Some expressions of toxic masculinity are manifestations of socio-psychological dynamics. Such expectations heighten substance abuse, violence, anger, and frustration, prevent seeking help, discourage dependent social networks, expectations as a provider and protector, and to remain silent through depression and anxiety.

To be clear—this is not to provide or make excuses for any form of misogyny—that is simply unacceptable. But it is valid to identify, and mitigate controllable precursors to some forms of toxic masculinity. Like substance abuse, some forms of toxic masculinity may be suited for consideration as expressions of a disease—be they based on flawed stereotyping, societal acculturation, expectations, and implied and forced conformity. Persistent repression of emotions of anxiety, anger, unrealistic expectations, stress, depression, and competition can lead to uncontrolled and unhealthy release of dysfunctional behaviour.  

It is only recently, in the wake of the #MeToo movement, that brand advertisers have recognized their contributions to norms that convey inappropriate and even toxic messages and symbols of masculinity. Gillette’s 2019 commercial, for instance, “We Believe: The Best Men Can Be” points to a much-needed correction.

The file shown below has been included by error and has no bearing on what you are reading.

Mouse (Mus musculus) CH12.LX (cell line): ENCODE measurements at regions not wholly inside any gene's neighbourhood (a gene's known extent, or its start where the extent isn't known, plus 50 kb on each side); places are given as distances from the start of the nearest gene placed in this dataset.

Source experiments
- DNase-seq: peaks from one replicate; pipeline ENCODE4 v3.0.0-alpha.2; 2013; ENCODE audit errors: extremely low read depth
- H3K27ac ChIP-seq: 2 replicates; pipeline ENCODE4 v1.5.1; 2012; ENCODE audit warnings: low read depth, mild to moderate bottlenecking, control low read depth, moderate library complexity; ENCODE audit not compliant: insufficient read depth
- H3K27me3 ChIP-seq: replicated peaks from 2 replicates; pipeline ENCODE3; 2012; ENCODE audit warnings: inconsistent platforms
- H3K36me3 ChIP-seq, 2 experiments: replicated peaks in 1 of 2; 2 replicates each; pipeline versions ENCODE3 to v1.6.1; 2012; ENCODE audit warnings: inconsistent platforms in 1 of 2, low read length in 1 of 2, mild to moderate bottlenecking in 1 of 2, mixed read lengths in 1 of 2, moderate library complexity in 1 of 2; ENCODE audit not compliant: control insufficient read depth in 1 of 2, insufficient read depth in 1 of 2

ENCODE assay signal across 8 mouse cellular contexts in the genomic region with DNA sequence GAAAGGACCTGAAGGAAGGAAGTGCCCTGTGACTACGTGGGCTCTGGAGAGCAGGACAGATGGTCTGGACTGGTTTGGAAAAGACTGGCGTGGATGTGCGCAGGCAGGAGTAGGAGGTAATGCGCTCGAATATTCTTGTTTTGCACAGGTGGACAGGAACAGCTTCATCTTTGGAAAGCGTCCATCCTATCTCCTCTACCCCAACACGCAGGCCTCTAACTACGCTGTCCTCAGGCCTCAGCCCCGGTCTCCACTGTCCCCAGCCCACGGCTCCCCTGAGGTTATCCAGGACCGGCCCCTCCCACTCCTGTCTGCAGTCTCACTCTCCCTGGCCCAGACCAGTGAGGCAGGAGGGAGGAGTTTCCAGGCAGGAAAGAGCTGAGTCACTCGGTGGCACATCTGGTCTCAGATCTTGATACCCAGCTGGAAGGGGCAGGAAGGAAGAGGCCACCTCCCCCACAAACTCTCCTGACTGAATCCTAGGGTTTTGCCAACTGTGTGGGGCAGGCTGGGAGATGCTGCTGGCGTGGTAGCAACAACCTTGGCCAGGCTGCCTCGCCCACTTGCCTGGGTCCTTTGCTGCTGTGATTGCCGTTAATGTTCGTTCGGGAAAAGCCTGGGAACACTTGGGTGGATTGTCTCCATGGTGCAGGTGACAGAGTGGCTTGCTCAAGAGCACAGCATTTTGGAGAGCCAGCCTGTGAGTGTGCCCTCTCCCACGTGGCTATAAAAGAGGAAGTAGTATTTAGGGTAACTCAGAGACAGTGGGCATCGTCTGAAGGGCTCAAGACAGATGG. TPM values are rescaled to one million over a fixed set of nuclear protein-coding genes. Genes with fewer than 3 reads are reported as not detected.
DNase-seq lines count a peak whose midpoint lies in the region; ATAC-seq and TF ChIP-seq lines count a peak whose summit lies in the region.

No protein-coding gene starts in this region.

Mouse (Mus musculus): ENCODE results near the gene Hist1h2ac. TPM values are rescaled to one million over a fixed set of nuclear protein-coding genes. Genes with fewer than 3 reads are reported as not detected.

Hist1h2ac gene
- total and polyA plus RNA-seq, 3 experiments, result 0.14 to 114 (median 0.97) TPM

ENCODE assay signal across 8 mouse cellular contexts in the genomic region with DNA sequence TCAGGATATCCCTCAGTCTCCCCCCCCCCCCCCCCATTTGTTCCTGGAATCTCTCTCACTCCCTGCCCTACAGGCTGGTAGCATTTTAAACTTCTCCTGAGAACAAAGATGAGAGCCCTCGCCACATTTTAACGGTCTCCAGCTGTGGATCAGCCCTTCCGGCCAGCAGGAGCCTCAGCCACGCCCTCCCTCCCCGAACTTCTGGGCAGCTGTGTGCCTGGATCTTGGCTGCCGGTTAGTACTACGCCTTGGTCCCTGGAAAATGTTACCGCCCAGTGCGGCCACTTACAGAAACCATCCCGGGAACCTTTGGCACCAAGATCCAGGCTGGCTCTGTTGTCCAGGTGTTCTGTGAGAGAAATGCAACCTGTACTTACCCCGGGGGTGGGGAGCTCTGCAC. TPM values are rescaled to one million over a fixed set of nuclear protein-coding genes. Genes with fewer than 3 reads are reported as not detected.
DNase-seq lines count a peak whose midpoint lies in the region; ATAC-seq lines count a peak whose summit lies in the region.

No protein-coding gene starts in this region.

It is also only recently that the American Psychological Association (APA) published new guidelines for psychological practice with boys and men, guidelines that address what types of “masculine” language are appropriate and inappropriate.15 This is the first step in a road to the classification of toxic masculinity as a disease, a public health crisis.

The statistics supporting the classification of toxic masculinity as a public health crisis are abundant and undeniable. Ninety percent of the homicides in the United States are perpetuated by male offenders, seventy percent of homicide victims are men, men are 3.5 times more likely to die by suicide, and men live 4.9 years shorter lives.16